Why do people hate writing resumes or creating LinkedIn profiles? As a consultant I would frequently get asked to help both colleagues and family draft or edit their resumes. The anxiety they felt was palpable, perhaps because it combines two things many people dislike — writing and putting themselves on display. And when you think about it that way, can you really blame them?
A resume or LinkedIn profile is a cold, hard example of your professional and personal choices, written specifically for others to inspect. It includes what schools you went to, what major you chose, the companies you worked for — even your first job. When we put information about ourselves “out there” we sometimes fear we will be judged or evaluated by others. When we share our profile we know we will be judged or evaluated by others.
Career is deeply personal. And at the same time, it’s about everyone else – what they think of you, how they evaluate you and, quite frankly, whether or not they will hire you or consider you for that next job. It’s this tension, between the personal and the public, self and others, that can be some of the trickiest territory to navigate. But navigating it is essential because career development coalesces in two critical activities – introspection and interconnection.
Career development requires the effective balance of each element. You need to understand yourself and reflect on how you come across to others before you update that resume or write that profile. And then when you are ready to take action in your career, however you define it, you are going to need others. Career is both an individual sport as well as a team activity (personal and interpersonal).
Introspection – Career introspection is the first step and it is a personal exercise. Taking the time to self-reflect is key. It includes some of the more probing questions. Why are you in your current role? Why have you pursued your current career path? Why are you considering a job change? Asking the why helps you get at your values. And getting at your values helps you command your career strategy, from resume to retirement.
Equally important is to ask “what” questions which will help you get more specific about the career actions you want to take. What do you enjoy? What do you like to do? What job conditions are important to you? What do you believe about the role your career should play in your life? What are you passionate about? Going deeper, what kind of workplace behaviors do you respect? And what kinds of behaviors trigger you? What kinds of stresses can you easily handle and what kinds trip you up? And what can you change within yourself to minimize any negative impacts on you?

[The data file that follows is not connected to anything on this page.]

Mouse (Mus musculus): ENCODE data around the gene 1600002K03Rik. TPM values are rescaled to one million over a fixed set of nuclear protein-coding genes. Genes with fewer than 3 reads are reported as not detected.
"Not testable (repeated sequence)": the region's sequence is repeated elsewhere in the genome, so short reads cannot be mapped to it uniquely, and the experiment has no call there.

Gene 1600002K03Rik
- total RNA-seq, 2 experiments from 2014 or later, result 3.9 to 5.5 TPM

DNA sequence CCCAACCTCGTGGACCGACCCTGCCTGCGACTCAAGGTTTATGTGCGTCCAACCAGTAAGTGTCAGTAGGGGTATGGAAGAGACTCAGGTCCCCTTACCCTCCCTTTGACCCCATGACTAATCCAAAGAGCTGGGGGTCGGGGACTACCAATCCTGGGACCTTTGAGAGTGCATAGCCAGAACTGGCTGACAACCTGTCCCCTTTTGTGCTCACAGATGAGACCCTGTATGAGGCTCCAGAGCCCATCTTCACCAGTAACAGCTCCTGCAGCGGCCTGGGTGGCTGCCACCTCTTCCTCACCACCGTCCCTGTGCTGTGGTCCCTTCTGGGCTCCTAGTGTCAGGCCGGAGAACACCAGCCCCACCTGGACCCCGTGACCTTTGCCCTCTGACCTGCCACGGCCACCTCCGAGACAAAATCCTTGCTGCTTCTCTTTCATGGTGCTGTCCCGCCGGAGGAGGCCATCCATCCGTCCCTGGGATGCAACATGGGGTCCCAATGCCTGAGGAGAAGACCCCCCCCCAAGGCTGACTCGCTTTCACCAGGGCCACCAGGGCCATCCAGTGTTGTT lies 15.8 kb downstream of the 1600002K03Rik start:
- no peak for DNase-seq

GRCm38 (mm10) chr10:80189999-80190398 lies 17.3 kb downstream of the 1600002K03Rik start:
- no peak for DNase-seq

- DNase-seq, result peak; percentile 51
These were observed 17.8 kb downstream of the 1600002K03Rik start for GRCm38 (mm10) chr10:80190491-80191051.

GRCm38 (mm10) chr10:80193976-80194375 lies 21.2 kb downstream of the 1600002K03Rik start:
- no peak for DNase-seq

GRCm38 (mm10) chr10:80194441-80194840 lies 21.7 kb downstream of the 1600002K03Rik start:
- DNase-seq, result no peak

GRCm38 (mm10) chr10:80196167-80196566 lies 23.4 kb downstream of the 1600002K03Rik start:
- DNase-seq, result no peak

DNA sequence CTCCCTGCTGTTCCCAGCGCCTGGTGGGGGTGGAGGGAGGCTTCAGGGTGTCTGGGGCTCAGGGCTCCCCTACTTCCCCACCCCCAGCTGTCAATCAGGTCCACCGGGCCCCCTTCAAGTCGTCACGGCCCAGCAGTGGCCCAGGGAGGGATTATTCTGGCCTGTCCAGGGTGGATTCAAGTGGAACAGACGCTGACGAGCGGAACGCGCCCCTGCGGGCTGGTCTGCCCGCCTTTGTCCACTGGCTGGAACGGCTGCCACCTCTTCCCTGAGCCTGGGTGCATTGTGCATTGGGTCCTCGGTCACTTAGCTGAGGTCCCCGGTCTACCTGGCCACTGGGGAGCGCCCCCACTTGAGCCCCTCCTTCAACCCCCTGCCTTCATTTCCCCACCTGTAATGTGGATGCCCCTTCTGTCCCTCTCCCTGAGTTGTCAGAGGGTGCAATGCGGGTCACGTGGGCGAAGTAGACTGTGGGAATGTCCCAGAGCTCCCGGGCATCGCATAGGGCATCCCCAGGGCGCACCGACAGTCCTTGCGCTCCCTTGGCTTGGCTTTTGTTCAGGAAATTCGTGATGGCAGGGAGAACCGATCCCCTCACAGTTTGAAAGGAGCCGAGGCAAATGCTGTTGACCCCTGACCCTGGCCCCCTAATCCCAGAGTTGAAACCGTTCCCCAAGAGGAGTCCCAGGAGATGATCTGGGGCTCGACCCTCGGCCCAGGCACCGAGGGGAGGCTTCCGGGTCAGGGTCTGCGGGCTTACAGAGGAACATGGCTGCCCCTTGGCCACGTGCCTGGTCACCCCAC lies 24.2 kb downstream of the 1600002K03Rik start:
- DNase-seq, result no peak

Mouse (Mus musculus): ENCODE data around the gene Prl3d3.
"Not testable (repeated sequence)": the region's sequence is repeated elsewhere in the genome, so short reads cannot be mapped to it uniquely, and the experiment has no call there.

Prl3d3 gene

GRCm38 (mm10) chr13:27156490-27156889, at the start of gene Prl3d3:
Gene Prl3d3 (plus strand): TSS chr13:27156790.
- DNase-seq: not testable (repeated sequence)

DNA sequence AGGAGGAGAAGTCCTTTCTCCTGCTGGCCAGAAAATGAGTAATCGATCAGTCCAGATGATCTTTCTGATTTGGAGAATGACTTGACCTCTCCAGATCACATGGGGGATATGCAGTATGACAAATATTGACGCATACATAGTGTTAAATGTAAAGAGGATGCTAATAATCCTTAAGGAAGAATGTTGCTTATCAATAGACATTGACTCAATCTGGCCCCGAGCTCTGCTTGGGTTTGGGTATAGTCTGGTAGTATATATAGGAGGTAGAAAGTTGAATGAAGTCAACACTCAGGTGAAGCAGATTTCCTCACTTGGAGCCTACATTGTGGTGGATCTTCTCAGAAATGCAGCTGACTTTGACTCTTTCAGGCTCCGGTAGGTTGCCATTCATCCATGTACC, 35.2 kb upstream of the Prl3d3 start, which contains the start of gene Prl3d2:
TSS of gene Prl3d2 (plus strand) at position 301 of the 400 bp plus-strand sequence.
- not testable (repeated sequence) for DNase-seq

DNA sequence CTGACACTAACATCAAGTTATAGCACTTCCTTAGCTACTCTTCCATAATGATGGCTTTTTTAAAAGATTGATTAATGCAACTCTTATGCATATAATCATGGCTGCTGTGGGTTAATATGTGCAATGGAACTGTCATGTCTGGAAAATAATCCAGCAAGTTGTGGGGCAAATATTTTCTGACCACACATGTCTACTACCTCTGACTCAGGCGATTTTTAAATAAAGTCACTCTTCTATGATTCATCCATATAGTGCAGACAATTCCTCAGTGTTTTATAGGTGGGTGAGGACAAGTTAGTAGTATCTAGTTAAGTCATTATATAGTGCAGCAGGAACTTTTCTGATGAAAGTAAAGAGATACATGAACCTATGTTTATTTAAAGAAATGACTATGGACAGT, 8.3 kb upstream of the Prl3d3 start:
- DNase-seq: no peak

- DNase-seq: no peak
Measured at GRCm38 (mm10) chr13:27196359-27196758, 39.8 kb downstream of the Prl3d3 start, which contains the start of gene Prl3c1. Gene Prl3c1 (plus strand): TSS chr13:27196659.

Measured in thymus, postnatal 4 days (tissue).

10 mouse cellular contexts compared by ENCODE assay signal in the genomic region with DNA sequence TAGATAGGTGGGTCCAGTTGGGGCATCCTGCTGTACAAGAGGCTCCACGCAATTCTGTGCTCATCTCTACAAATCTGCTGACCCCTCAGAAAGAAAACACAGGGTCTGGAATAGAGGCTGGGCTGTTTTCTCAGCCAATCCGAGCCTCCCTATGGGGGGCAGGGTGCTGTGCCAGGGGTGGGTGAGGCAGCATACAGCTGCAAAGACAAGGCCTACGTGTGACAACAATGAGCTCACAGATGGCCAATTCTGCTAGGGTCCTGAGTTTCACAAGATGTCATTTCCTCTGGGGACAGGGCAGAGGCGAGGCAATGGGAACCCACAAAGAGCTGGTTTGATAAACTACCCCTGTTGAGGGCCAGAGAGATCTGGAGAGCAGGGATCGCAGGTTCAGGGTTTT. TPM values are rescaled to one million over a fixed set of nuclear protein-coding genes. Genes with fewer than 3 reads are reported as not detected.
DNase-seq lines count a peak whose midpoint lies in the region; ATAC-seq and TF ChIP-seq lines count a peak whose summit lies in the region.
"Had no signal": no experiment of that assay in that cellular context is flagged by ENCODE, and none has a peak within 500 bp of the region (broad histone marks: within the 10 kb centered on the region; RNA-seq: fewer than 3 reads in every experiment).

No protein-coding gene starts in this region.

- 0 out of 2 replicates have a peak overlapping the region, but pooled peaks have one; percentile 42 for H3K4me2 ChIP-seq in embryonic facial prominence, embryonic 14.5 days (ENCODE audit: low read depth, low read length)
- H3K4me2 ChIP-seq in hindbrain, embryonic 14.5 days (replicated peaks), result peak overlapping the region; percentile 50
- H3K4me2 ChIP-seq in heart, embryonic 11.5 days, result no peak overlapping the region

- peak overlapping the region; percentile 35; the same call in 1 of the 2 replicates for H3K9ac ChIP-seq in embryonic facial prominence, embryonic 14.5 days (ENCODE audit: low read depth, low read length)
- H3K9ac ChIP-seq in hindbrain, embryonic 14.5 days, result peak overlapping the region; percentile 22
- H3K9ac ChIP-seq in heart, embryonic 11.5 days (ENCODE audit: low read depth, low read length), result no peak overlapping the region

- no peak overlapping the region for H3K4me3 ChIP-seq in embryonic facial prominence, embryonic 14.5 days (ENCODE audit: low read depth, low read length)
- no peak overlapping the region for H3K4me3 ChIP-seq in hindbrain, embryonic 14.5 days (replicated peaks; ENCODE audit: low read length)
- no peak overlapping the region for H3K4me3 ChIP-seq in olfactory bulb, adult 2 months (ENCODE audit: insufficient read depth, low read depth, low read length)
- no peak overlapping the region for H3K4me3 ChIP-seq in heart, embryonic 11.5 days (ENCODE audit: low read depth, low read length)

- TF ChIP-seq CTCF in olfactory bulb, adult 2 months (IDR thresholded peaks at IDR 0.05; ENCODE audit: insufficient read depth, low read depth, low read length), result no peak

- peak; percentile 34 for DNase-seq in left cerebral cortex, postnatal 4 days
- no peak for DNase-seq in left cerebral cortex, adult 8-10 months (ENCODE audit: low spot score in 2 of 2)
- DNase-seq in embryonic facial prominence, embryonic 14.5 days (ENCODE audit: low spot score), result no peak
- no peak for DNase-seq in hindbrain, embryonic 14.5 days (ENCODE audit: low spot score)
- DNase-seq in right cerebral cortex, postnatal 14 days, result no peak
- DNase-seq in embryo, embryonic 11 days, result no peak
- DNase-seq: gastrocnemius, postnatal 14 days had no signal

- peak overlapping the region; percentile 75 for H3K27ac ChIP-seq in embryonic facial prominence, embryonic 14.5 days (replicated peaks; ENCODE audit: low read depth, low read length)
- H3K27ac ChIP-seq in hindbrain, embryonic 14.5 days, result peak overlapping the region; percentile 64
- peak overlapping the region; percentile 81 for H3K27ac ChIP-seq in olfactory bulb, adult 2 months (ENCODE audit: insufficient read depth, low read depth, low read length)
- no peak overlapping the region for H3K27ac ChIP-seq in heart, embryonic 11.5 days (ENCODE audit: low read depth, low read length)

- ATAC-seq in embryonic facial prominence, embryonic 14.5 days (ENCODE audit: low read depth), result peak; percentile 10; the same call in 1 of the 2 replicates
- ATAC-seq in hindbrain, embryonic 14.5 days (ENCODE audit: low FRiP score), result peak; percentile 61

Getting clear on your individual needs, both the “what” and the “why”, is an important step that can’t be skipped. By getting a clear handle on who you are as a professional—your strengths, weaknesses, challenges and opportunities—you’ll be better prepared to match yourself to the right jobs for your career.
So after spending all this time contemplating intensely personal career is, what’s the first thing you need to do? Go find other people who can help you. And so begins the effort at connection – but not just connection, interconnection.
Interconnection –For such a deeply personal facet of your life, it can be hard to wrap-your-head around how completely dependent your career is on other people. We need to rely on others to help us with our career.
This is more than networking. It’s about trusting everyone from your parents to your spouse to your friends to help you determine if the career decisions you are making feel consistent with whom you are. You need to collaborate with others in order to make progress — however you define that progress — in your career. If introspection in career is packing for a trip, interconnection is getting in the car and moving.
The stakes will always be high when it comes to any activities that impact our career. The goal is to keep a balance between the work you do individually, and the work that needs to be done through feedback and relationships with others. But once you have done that work, you’ll be able to approach your career choices—from writing your resume to switching employers—more consciously, strategically and satisfactorily than before.